Notes from An Alien

~ Explorations In Writing { and reading and publishing } ~

Yes, Virginia, There Is A Sh*tty First Draft


Yes, it appears most writers’ first drafts need lots of work; yet, today’s re-blog author says: “…there’s value in a sloppy, disorganized, poorly written first draft. It’s not a failure, it’s a necessary first step.”

Read on :-)

BREVITY's Nonfiction Blog

Sorry kid, we regret we’re unable to include your pony request in North Pole Review, please keep us in mind for future submissions

Interviewing an author for the Brevity Podcast, I ask how his book is coming along. He says it’s terrible. He has no idea how he’ll make his way through, finish a draft so he can fix it in revisions. I trust and respect this writer, but part of me still thinks, yeah, right. I know him to be an amazing writer, I love his work. I can’t imagine him writing the same pages of unfocused crap I do.

An early-career writer friend says, “Every time I read an interview with a famous author, they all say they write shitty first drafts. But they never show them to anyone, so it just sounds like something they say to make crappy writers feel better about themselves. Like telling…

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Further Conversation about Reading Challenging Books . . .


Challenging Books This conversation began on September 12th and continued on September 14th, 17th, 19th, and 21st

The posts on the 19th and 21st had a list of Challenging books

And, though there’ve been 9 readers’ comments in the posts of this discussion, the one on the 21st is what’s let this conversation continue today…

This comment comes from an accomplished author living in Melbourne, Australia (our author begins by referring to books in the mentioned list...):

I have read (and enjoyed) ‘The Waste Land’ and ‘War and Peace’ and dipped into some of the others…

“I think the most difficult books I have read were difficult for me at the time, not because I could not read them, but because the subject matter was outside my then limited experience as a young person. I struggled with ‘Heart of Darkness’, ‘Middlemarch‘ and ‘Tess of the D’Urbervilles‘….I understood what they were about on a superficial level but I could not see what they were saying on a deeper, more metaphoric level. Now, I would like to go back and read these books as a more mature person.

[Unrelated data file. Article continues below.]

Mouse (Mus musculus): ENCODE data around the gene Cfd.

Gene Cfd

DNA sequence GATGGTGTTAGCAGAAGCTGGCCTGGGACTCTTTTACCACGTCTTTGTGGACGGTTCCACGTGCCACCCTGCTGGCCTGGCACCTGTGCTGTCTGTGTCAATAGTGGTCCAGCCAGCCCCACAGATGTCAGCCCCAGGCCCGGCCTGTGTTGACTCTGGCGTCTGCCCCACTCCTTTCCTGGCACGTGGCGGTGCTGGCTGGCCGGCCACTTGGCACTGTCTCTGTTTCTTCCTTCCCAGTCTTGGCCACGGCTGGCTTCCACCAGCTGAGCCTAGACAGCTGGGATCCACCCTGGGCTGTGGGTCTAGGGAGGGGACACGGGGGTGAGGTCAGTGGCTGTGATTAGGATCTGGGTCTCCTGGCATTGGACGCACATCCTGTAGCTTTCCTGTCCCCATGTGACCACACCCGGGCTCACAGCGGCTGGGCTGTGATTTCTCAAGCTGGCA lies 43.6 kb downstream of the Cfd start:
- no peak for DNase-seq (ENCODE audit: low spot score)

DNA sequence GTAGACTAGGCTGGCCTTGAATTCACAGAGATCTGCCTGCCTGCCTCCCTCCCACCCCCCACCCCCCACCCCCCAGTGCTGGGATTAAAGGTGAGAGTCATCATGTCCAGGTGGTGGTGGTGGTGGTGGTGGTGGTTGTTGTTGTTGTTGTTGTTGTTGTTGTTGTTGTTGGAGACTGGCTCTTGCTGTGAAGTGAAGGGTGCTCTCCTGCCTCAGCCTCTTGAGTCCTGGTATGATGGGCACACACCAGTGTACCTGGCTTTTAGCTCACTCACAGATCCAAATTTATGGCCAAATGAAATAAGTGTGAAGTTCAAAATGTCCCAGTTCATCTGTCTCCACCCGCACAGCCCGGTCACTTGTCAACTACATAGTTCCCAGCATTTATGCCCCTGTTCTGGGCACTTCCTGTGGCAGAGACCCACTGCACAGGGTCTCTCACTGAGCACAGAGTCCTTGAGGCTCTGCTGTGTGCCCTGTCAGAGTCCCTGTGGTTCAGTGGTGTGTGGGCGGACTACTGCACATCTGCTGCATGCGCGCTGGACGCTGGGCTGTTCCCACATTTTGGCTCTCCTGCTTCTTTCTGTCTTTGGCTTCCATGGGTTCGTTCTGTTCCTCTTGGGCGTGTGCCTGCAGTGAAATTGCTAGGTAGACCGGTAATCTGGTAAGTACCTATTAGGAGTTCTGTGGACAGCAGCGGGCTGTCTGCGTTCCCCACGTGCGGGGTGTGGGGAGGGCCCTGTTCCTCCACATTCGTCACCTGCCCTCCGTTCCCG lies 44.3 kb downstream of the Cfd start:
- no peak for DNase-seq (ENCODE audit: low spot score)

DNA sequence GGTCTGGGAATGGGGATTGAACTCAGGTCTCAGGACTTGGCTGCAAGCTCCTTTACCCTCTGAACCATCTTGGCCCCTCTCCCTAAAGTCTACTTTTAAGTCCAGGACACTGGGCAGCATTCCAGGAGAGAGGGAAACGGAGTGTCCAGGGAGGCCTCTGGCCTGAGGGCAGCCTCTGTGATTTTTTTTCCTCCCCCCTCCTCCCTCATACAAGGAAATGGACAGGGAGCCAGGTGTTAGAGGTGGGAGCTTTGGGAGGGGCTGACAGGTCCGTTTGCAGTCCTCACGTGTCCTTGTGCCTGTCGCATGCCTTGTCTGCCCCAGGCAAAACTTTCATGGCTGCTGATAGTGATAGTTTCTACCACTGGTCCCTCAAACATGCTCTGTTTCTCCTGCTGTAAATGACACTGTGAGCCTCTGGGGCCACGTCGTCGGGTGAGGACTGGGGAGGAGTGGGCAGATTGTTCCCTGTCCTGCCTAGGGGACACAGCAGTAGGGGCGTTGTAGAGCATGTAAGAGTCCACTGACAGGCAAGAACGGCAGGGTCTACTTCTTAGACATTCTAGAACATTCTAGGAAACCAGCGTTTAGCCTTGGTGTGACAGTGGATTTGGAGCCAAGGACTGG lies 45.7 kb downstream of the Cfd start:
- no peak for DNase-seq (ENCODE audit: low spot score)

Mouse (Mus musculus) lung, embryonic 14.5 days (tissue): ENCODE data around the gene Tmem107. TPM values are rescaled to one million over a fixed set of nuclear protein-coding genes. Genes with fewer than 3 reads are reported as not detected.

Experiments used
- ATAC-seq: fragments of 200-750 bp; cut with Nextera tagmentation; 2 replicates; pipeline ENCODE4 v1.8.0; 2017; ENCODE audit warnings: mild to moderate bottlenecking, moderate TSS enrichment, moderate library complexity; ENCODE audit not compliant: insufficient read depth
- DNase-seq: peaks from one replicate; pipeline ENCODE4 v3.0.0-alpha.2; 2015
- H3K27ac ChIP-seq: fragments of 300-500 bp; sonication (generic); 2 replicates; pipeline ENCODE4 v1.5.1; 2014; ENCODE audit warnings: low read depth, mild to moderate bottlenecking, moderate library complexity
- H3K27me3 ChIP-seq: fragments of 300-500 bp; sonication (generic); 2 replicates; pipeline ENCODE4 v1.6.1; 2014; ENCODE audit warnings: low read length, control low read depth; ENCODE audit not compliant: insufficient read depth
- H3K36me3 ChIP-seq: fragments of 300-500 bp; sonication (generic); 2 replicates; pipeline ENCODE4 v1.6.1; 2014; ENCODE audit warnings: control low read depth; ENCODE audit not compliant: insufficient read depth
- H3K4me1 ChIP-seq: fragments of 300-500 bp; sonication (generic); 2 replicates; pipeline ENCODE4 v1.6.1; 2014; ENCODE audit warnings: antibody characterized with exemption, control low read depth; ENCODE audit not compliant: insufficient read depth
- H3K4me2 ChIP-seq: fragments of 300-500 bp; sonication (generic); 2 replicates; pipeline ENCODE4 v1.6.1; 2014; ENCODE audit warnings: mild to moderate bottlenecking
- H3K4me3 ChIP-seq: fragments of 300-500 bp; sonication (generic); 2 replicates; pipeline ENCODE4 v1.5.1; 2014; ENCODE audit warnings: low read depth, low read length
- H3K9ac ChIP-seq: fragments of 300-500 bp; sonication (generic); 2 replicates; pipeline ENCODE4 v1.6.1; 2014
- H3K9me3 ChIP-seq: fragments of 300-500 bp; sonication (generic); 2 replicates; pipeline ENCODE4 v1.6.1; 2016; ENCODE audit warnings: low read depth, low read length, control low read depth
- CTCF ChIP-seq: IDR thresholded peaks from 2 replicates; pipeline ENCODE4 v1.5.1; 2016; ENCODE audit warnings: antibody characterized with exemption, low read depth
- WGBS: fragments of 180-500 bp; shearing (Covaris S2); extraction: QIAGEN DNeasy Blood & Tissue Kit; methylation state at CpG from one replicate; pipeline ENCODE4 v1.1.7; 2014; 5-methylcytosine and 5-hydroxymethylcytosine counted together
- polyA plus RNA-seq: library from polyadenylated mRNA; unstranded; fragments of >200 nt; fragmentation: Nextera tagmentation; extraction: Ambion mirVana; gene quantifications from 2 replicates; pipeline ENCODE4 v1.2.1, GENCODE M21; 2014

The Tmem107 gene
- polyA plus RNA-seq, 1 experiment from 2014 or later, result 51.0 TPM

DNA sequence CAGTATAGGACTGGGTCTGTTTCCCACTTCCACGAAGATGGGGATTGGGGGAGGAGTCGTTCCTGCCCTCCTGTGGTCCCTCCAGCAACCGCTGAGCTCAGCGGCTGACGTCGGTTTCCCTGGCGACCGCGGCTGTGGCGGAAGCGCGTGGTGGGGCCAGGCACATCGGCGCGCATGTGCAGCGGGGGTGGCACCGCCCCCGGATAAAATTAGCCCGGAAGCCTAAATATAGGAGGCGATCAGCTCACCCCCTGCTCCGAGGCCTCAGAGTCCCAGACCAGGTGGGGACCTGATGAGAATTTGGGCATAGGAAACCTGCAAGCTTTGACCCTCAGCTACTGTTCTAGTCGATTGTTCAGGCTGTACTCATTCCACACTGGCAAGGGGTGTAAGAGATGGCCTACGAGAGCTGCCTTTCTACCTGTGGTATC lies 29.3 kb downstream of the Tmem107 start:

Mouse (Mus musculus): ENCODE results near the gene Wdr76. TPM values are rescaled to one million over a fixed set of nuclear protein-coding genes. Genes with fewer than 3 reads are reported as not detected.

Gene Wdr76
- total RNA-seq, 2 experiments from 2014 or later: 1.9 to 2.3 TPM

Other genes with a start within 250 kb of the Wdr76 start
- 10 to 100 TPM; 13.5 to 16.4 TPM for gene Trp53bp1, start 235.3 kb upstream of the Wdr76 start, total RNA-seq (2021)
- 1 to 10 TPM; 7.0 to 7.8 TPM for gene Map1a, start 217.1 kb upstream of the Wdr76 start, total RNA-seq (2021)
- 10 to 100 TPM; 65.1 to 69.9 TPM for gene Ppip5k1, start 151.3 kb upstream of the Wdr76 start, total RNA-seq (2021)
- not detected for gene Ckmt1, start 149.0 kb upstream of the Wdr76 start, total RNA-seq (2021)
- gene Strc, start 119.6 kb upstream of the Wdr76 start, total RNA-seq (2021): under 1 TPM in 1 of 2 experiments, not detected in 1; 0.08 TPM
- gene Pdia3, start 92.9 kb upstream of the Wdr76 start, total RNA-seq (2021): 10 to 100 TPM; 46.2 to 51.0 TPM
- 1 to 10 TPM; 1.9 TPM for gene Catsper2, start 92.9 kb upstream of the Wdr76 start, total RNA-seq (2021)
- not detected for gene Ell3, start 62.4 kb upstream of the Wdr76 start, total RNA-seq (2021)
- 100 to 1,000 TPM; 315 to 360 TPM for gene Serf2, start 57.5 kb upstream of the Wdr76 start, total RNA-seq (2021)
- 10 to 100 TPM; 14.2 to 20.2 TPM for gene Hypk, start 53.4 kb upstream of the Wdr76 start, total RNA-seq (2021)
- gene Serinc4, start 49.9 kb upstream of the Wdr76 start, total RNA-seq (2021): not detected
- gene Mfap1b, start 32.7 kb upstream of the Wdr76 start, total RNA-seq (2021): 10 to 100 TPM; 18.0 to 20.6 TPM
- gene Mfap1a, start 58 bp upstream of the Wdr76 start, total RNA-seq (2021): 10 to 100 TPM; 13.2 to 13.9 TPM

“Actually I think my prize for my most difficult book would have to be ‘Hereward The Wake’ written by by Charles Kingsley (London: Macmillan, 1866) which, according to Wikipedia, describes the life of: ‘…Hereward the Wake (pronounced /ˈhɛrɪwəd/) (c. 1035 – c.1072), (also known as Hereward the Outlaw or Hereward the Exile), [who] was an Anglo-Saxon nobleman and a leader of local resistance to the Norman Conquest of England…’

“All I can remember when I attempted this book at thirteen is that Hereward spent a lot of time running around the Fens and bogs in East Anglia, which were very wet and so foreign to me, a young Australian, that they were almost fascinating….

“But, apparently, also according to Wikipedia, a more recent version of Hereward’s exploits by Mike Ripley came out in 2007, which sounds a lot more riveting because: ‘…Hereward is portrayed as a prototype Robin Hood, but also as a drug-taking, psychopathic arsonist, in…”The Legend of Hereward: A Novel of Norman England“…’

“So, try that one first :-) :-) “

I honestly can’t remember any books I read when I was thirteen :-)

Though, I’ve had a relative tell me that, when I visited their home as a young boy, I’d sit for hours reading their encyclopedias…

Plus, my voracious reading has never been long absent from my life; though, it’s too bad I can’t remember the challenging books, except for the works of C. J. Cherryh ( …always a fulfilling and refreshing Challenge... ).

So…

What are some of your reading challenges…?

What are some reading challenges you enjoy dealing with…?

What are some challenges that drive you crazy…?

How about reading challenges your friends or acquaintances reveal…?